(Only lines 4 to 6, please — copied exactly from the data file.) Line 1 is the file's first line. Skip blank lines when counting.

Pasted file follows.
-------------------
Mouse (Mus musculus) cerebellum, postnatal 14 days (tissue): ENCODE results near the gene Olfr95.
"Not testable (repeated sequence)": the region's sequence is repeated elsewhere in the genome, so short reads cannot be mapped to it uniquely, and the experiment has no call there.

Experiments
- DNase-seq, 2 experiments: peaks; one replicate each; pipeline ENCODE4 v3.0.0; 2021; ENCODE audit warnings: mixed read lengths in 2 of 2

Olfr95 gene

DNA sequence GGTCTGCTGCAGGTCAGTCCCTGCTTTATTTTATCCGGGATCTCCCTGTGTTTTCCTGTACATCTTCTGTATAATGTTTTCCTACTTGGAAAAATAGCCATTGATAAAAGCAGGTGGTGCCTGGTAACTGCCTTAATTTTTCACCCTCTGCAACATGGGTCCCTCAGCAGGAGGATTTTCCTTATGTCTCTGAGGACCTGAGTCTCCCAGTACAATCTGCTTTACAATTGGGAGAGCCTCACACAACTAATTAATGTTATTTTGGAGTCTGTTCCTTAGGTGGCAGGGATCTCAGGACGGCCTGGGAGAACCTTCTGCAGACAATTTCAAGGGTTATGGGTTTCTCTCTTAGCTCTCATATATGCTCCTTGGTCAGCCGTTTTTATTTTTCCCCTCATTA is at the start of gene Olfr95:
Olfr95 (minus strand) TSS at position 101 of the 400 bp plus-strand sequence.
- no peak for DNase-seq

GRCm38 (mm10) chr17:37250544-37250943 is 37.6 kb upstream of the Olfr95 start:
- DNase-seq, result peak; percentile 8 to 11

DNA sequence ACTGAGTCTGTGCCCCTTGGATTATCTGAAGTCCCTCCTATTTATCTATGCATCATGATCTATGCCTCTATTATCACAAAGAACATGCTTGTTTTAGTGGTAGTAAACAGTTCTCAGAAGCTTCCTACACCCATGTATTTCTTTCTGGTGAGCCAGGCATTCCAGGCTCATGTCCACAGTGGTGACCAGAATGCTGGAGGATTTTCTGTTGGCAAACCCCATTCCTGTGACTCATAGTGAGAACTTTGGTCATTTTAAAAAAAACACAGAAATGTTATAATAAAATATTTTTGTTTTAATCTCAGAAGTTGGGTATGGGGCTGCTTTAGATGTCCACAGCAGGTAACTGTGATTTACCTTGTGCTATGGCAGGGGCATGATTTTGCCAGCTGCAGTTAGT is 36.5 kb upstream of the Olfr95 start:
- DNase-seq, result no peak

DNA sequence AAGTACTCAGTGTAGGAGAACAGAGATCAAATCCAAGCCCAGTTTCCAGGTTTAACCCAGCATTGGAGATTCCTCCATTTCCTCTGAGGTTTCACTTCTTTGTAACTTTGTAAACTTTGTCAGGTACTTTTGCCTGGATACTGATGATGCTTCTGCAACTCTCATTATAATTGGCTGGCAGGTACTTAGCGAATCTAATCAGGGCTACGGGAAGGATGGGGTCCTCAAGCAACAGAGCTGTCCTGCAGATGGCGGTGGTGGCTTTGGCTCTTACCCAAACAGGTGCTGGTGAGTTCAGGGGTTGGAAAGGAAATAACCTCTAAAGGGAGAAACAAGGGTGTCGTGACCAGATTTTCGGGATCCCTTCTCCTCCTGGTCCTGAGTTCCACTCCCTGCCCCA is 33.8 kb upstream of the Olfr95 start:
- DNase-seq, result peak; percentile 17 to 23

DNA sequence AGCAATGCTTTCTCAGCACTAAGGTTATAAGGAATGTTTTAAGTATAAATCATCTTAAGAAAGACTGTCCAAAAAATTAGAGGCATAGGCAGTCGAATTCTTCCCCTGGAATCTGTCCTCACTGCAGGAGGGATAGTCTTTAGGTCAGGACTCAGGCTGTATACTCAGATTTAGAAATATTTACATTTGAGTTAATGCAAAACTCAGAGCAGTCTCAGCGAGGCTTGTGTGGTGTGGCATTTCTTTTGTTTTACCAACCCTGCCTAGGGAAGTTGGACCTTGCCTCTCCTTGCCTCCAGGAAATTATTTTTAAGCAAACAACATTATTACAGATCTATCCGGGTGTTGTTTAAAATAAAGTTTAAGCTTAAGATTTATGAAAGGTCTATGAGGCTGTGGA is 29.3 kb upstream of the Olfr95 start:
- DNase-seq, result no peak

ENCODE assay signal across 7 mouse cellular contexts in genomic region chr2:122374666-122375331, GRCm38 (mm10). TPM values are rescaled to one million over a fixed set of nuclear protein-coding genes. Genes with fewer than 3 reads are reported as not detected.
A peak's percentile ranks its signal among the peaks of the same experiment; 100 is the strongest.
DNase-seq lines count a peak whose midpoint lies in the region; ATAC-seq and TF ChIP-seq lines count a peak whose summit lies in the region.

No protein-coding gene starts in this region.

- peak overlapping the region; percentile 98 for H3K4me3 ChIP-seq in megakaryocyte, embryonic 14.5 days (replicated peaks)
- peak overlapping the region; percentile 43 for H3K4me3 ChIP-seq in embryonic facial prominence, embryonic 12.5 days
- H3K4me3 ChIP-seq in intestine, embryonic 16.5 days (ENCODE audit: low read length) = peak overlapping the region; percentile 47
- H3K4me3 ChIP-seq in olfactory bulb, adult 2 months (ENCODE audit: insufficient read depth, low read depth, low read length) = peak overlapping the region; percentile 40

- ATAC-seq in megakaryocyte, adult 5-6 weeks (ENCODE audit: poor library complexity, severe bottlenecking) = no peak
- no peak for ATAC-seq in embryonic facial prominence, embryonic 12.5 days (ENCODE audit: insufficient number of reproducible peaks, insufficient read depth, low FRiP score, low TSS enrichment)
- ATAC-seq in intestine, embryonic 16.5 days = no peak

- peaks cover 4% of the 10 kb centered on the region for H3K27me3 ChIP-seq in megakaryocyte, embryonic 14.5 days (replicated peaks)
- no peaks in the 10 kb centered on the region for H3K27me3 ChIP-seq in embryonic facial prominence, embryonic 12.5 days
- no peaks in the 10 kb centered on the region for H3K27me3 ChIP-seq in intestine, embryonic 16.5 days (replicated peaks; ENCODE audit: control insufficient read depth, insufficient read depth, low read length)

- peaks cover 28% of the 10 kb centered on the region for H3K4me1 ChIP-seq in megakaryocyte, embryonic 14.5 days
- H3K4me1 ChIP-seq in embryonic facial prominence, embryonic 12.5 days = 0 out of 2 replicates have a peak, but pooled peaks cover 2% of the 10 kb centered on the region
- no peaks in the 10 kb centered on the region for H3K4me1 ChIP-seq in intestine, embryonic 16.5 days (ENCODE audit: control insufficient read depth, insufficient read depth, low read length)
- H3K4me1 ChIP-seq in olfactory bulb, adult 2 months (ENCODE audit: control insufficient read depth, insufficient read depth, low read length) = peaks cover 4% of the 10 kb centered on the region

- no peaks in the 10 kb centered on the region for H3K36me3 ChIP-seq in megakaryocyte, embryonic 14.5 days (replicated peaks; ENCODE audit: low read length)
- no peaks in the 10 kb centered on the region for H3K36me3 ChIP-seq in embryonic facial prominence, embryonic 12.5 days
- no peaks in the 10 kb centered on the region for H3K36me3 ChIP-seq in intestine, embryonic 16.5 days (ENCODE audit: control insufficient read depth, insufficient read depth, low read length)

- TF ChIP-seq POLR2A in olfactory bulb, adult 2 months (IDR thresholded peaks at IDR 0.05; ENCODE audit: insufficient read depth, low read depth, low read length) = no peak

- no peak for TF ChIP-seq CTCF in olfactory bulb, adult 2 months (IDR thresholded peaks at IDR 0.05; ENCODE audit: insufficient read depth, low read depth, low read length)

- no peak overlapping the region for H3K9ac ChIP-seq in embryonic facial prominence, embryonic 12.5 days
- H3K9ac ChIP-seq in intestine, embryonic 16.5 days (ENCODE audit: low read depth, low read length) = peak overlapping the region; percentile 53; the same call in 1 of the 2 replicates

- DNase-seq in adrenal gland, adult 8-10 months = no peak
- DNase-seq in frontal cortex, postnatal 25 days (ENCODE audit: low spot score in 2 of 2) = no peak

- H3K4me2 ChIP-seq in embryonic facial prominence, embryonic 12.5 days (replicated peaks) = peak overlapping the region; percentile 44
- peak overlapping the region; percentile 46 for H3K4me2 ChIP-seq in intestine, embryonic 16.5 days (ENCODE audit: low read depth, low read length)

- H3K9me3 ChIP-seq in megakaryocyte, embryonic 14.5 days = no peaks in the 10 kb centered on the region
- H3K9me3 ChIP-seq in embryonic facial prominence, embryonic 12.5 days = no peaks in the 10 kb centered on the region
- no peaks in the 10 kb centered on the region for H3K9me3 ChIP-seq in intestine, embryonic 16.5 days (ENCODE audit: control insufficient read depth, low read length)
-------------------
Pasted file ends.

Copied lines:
- DNase-seq, 2 experiments: peaks; one replicate each; pipeline ENCODE4 v3.0.0; 2021; ENCODE audit warnings: mixed read lengths in 2 of 2

Olfr95 gene

DNA sequence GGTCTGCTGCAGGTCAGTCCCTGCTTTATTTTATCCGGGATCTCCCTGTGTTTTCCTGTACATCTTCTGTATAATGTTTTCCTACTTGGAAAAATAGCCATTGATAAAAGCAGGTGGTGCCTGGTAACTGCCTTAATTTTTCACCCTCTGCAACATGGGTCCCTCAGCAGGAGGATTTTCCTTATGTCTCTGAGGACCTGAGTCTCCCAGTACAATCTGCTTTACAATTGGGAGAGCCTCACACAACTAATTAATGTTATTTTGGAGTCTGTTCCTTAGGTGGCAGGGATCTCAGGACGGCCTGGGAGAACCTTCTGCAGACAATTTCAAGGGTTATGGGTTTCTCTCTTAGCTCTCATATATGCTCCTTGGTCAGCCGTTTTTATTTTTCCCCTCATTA is at the start of gene Olfr95: